An early vocation and a keen eye for detail
David-Neel was strong-willed and independent. She had been involved with the Theosophical Society as a teenager and travelled internationally by the age of eighteen, then left for India a few years later. In her early thirties she lived with a railroad engineer in Tunis, Philippe Neel, whom she subsequently married.
(There is, by the way, a glowing biography on-line, accompanied by grainy black and white photos, and bits of handwritten letters to her husband.)
By the time of her two thousand miles on foot trek to Lhasa, David-Neel was in her mid-fifties. Her book is filled with extraordinary descriptions of villagers, robbers, hermits, beggars, warriors and the countryside of her journey. She goes lightly from danger that makes the reader hold her breath to extolling the bliss of sleeping in unconfined places.
Best of all, David-Neel reports her personal experience with teachers and traditional practices, including Tibetan yogas, among them the much studied practice of tun mo, developing skill with the heat of one’s own body.
The flint an steel which, according to Thiben custom, Yongden carried attached to his belt in a pouch, had become wet during our passage across the snowfields, and now it did not work at all.
This was a serious matter.
Of course we were no longer on the top of the range and we had only a few hours to wait before the sun would rise; but even if we escaped, being frozen, we were not at all certain that we should not catch pneumonia or some other serious disease. “Jetsunma,” said Yongden, “You are, I know, initiated in the thumo reskiang practice. Warm yourself and do not bother about me.”
True, I had studied under two Thibetan gompchens the strange art of increasing the internal heat.
For long I had been puzzled by the stories I had heard and read on the subject and as I am of a somewhat scientific turn of mind I wanted to make the experiment myself. With great difficulties, showing an extreme perseverance in my desire to be initiated into the secret, and after a number of ordeals, I succeeded in reaching my aim.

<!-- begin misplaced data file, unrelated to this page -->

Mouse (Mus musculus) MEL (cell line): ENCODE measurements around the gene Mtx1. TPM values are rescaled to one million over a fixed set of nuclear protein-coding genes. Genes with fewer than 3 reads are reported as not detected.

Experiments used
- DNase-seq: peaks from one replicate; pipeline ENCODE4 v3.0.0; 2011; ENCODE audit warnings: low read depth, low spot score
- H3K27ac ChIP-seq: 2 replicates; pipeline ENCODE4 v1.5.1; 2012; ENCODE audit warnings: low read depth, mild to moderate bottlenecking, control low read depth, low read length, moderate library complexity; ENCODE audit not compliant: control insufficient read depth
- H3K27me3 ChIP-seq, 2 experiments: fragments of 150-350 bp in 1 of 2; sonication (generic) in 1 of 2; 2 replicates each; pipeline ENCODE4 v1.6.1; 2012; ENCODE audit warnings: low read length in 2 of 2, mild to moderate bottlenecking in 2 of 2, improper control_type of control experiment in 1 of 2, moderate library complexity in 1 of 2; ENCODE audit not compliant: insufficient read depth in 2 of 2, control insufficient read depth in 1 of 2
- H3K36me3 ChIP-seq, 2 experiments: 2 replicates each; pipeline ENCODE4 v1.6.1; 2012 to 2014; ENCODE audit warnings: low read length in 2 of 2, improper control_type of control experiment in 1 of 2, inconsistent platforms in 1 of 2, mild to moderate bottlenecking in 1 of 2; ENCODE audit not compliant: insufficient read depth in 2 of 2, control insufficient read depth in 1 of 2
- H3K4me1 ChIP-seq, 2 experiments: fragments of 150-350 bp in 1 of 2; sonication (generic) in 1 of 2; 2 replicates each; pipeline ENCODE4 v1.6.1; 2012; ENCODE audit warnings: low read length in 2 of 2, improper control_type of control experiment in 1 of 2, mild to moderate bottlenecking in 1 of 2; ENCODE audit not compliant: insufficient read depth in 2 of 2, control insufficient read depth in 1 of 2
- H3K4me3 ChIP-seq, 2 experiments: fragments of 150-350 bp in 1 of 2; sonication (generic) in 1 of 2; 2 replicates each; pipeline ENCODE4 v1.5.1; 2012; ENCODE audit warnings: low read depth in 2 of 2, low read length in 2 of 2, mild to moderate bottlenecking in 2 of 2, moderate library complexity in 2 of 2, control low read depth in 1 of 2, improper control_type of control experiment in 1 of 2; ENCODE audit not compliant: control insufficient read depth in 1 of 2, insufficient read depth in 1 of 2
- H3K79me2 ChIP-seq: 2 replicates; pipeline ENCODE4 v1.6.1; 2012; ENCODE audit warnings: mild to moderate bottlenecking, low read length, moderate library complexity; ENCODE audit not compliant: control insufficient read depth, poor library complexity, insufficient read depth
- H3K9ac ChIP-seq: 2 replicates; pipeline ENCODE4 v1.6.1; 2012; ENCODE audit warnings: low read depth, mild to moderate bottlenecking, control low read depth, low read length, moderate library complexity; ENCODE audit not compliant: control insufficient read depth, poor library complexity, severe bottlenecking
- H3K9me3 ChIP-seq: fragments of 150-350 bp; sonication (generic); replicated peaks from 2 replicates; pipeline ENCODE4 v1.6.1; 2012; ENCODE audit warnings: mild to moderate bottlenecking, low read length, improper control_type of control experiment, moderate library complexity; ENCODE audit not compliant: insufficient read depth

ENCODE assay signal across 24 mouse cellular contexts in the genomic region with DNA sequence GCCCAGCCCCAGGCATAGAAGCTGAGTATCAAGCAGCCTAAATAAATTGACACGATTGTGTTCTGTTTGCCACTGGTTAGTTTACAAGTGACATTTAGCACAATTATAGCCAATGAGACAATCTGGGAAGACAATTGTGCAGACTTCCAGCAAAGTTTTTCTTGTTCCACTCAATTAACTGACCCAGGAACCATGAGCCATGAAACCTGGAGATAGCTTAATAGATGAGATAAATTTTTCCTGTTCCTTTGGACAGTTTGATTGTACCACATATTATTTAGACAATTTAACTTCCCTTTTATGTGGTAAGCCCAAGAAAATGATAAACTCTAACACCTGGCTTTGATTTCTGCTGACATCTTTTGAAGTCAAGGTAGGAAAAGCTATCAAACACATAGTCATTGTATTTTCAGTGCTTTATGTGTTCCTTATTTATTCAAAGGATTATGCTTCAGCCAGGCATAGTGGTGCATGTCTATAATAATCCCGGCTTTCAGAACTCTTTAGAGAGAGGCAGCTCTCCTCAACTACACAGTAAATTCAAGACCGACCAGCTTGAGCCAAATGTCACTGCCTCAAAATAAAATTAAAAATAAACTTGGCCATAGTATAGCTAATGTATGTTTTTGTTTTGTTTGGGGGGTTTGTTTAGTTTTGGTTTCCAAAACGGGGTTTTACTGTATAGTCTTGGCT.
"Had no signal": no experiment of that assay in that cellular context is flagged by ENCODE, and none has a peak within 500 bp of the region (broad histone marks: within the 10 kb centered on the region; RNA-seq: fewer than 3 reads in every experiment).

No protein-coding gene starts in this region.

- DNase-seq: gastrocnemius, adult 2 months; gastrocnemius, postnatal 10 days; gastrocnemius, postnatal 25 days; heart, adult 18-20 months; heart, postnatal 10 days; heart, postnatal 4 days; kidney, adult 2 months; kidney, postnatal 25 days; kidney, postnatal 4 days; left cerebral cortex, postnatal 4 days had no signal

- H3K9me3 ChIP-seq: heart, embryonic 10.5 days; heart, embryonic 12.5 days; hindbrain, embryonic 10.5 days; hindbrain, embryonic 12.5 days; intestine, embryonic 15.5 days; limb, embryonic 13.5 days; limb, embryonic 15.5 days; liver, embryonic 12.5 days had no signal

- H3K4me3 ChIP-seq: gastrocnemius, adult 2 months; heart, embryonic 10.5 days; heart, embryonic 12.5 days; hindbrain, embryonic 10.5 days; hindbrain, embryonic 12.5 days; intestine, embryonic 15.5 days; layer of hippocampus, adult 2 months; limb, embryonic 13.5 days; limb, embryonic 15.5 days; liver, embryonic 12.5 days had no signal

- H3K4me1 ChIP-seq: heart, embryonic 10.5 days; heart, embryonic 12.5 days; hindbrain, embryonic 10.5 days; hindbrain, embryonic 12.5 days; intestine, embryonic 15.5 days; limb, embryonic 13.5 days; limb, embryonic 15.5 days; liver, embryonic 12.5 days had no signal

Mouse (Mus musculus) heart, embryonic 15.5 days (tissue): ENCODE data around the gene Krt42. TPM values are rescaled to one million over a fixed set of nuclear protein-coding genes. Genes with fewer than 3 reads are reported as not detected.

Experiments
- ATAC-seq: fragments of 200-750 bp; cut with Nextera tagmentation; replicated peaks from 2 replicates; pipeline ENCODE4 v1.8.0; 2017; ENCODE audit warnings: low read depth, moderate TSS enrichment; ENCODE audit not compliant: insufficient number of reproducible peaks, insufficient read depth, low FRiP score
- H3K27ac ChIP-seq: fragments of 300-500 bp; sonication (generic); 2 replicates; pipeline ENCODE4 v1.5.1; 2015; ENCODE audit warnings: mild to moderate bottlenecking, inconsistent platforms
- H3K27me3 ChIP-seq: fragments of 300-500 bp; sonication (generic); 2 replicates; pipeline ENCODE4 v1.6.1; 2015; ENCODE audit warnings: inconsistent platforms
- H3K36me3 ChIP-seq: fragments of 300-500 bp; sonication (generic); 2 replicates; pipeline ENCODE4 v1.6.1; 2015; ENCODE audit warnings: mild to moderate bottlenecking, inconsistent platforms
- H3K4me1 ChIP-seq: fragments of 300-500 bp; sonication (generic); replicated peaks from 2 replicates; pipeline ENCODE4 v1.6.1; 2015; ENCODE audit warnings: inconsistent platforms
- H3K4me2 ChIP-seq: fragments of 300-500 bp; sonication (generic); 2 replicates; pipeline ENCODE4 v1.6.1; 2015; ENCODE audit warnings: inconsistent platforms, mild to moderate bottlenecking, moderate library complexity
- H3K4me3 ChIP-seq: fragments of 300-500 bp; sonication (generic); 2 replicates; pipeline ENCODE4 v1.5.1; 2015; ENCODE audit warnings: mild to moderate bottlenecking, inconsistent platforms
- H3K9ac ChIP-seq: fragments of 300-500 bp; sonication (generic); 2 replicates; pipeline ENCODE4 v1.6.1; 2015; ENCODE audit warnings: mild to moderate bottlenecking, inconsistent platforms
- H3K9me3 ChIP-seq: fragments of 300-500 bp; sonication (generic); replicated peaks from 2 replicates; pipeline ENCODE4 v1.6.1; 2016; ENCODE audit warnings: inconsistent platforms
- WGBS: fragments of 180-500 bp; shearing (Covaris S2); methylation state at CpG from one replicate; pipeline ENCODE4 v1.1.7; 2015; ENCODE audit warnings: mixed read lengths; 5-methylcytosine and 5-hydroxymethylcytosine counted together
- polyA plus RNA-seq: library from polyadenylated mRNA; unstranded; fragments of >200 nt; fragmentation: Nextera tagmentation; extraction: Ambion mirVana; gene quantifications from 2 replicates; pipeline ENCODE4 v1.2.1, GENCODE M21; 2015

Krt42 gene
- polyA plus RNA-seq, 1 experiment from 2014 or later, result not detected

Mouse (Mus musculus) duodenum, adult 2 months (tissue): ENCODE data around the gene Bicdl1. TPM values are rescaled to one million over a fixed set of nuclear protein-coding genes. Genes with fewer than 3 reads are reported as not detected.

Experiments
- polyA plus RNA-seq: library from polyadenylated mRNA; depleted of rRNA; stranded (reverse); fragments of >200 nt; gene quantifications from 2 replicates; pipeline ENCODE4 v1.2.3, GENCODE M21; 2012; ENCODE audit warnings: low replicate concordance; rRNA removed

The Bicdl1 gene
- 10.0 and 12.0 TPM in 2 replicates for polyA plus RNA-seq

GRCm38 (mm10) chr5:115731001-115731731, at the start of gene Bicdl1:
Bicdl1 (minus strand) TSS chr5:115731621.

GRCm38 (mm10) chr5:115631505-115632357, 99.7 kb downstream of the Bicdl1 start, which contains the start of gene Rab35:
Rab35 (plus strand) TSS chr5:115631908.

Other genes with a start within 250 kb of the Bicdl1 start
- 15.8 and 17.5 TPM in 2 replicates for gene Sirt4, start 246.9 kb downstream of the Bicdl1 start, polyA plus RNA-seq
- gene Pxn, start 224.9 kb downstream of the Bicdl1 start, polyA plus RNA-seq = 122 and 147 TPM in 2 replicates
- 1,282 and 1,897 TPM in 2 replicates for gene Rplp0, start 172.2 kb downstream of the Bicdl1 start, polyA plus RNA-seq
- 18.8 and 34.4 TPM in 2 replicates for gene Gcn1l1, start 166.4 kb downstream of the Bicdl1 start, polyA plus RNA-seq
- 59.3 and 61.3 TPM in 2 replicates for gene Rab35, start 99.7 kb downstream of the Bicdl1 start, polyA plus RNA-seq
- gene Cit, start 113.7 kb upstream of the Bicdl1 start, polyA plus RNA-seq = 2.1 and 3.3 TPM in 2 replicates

I saw some hermits seated night after night, motionless on the snow, entirely naked, sunk in meditation, while the terrible winter blizzard whirled and hissed around them! I saw under the bright full moon the test given to their disciples who, on the shore of a lake or a river in the heart of the winter, dried on their bodies, as on a stove, a number of sheets dipped in the icy water!
And I learned the means of performing these feats.
I had inured myself, during five months of the cold season, to wearing the single thin cotton garment of the students at a 13,000- foot level.
Time and again, David-Neel provides an account of the cultural pragmatism that embodies spiritual practices, from the prayers and prognostications offered by a traveling lama in exchange for shelter or food, to surviving extreme conditions and exposure during pilgrimage and fleeing persecution.
She describes with emotion the other practicality, that of freedom from attachment or possession, that caused her to be “homesick” ever after.
And now that I have thoroughly experienced the joys and the hardships of the arjopa’s life in Thibet, I deem it to be the most blessed existence one can dream of, and I consider as the happiest in my life those days when, with a load upon my back, I wandered as one of the countless tribe of Thibetan beggar pilgrims.
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© 2011, The Magazine of Yoga, LLC.